Politics

Paul Martin accuses Conservatives, NDP of 'holding hands' on economy

Liberal Leader Justin Trudeau's campaign got a boost from former prime minister Paul Martin today. Martin slammed Stephen Harper for drying Canada's fiscal well, and called Tom Mulcair a "student" of Conservative economics.

Former prime minister calls Stephen Harper 'King of Deficits'

Liberal Leader Justin Trudeau, centre, and former prime minister Paul Martin, right, are shown a plasma torch during a campaign stop at Montreal-based technology firm PyroGenesis on Friday, while company CEO Peter Pascali, far left, looks on. (Catherine Cullen/CBC)

Calling Stephen Harper the "King of Deficits," former prime minister Paul Martin laced in to the Conservative record on the economy — and accused the NDP of "holding hands" with the Tories on the path to fiscal ruin.

"The current Conservative government has ground the economy down so far, trampling the most vulnerable of our citizens in the process, that the next government has to act," Martin said in a hard-hitting speech at a Liberal campaign event in Montreal on Friday. "And that the NDP doesn't understand that, boggles the mind."

Martin said the NDP's promise to balance the books immediately would be bad for the economy, and accused leader Tom Mulcair of taking lessons from the Conservatives.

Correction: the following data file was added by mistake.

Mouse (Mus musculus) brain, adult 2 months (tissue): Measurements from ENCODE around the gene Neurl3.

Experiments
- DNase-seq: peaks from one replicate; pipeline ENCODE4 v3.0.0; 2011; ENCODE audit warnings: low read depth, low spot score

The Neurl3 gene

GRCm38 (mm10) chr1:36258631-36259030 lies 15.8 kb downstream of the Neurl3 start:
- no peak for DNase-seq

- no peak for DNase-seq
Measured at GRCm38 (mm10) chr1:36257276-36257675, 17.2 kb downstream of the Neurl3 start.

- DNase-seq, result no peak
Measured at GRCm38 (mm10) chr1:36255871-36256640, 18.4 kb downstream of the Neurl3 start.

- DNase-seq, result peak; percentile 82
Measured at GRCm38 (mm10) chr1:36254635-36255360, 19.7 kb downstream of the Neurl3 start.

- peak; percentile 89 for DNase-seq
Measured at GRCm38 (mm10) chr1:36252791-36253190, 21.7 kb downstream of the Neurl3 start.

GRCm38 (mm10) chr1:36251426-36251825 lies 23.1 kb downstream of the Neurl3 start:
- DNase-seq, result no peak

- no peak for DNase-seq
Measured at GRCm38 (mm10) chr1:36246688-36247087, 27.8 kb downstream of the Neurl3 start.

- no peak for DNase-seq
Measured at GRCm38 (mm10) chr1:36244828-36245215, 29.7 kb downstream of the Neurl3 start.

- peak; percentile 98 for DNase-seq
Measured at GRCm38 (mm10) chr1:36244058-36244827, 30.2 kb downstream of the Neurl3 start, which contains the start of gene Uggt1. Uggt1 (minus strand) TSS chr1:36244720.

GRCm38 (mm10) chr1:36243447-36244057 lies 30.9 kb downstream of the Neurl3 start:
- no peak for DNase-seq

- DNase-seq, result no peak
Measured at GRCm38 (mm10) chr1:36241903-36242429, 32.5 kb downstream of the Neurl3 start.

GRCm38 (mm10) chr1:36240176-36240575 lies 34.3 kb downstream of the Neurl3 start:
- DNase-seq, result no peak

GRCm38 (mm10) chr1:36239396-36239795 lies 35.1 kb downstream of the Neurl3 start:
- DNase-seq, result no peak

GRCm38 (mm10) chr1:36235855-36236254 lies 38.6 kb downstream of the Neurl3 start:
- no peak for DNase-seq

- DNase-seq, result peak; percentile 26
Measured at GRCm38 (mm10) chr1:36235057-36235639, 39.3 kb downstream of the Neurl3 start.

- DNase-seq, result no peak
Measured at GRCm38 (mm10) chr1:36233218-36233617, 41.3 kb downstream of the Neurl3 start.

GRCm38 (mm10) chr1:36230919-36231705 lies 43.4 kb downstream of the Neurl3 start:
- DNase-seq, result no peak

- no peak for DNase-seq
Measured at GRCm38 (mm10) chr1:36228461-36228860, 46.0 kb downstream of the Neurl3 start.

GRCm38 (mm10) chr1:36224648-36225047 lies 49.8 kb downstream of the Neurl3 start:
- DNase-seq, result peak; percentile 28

"That Tom Mulcair is now a student of Stephen Harper's economy makes no sense," he said. 

Is Trudeau now 'candidate of the left'?

Liberal Leader Justin Trudeau is beating back criticism for his plan to run three consecutive "modest" deficits and spend $125 billion on infrastructure over the next decade to stimulate the economy.

Asked if he's comfortable being framed as the "candidate of the left" in the campaign, Trudeau insisted he is only being transparent.

"I'm the candidate who's actually telling the truth to Canadians," he said. "I've made a choice to be open and honest about our economic situation. We are currently in Mr. Harper's eighth straight deficit."

At a campaign rally in Montreal, Mulcair shot back and called Martin the "king of austerity."

"They [Harper and Trudeau] both want to live for today and let tomorrow take care of itself," he said.

"There's a reason we want to be good public administrators with balanced budgets, because if we're not then we're not going to be able to have the types of programs that we all believe in going in to the future."

The war of words came just as the federal government announced a $5 billion surplus for the first three months of the fiscal year. In its monthly Fiscal Monitor report, the Department of Finance revealed that government revenues came in at $24.3 billion in June, a surplus of $1.1 billion.

The sale of the government's remaining stake in General Motors accounts for about $2.1 billion of that $5 billion surplus. 

More Duffy trial questions

And Trudeau also reacted to a report that Harper's chief of staff, Ray Novak, told CTV News that he did not know about the $90,000 cheque Nigel Wright wrote to cover Senator Mike Duffy's expenses.

"Canadians aren't fools. They know that the prime minister and his senior staff have not been telling them the truth. The prime minister is known for his controlling approach to everything that goes on in his office," he said.

"The fact that his closest adviser pretends that he wouldn't have read emails or wasn't paying attention during crucial meetings like that simply insults the intelligence and credulity of Canadians." 

Mulcair said he has no quarrel with subordinates in Harper's office, but urged the Conservative leader to "start coming clean with Canadians."

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